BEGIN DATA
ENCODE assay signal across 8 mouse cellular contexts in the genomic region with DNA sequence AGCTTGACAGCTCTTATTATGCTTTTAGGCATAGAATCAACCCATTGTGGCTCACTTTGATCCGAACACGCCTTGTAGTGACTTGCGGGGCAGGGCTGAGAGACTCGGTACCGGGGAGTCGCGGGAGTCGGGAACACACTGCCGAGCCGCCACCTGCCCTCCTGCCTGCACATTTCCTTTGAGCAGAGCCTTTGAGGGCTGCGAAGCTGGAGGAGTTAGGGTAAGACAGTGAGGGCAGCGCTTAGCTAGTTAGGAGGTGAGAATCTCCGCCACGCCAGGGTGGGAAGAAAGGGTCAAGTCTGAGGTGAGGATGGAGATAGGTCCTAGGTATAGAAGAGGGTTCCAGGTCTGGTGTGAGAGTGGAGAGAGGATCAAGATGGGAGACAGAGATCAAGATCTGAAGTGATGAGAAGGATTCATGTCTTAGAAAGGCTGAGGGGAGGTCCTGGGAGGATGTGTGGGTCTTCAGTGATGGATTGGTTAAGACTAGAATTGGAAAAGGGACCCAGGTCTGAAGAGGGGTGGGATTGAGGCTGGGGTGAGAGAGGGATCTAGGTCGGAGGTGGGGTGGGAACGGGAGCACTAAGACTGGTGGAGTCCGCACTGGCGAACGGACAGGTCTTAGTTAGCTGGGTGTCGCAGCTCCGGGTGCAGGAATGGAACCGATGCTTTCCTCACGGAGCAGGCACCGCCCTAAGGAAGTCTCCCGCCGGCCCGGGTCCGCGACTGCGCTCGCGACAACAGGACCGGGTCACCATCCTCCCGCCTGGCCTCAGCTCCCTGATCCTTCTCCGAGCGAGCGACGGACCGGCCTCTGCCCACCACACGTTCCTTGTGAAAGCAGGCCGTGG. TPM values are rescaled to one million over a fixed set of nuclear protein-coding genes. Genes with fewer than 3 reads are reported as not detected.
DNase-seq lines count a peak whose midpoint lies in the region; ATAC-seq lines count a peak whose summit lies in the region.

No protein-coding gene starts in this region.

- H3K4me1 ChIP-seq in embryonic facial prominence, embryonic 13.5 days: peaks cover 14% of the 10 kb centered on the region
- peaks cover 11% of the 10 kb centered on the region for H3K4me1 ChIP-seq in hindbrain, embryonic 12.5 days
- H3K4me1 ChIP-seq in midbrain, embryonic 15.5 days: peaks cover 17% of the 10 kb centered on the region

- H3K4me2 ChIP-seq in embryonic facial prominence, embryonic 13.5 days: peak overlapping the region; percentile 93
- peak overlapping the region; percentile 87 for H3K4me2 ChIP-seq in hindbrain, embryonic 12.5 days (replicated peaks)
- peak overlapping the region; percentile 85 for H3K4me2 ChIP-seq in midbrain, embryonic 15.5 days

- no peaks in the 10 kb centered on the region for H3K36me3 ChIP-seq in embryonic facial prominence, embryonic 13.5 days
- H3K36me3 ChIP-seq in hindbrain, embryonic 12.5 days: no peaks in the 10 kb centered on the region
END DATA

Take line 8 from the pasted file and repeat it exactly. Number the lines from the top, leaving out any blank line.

- peak overlapping the region; percentile 87 for H3K4me2 ChIP-seq in hindbrain, embryonic 12.5 days (replicated peaks)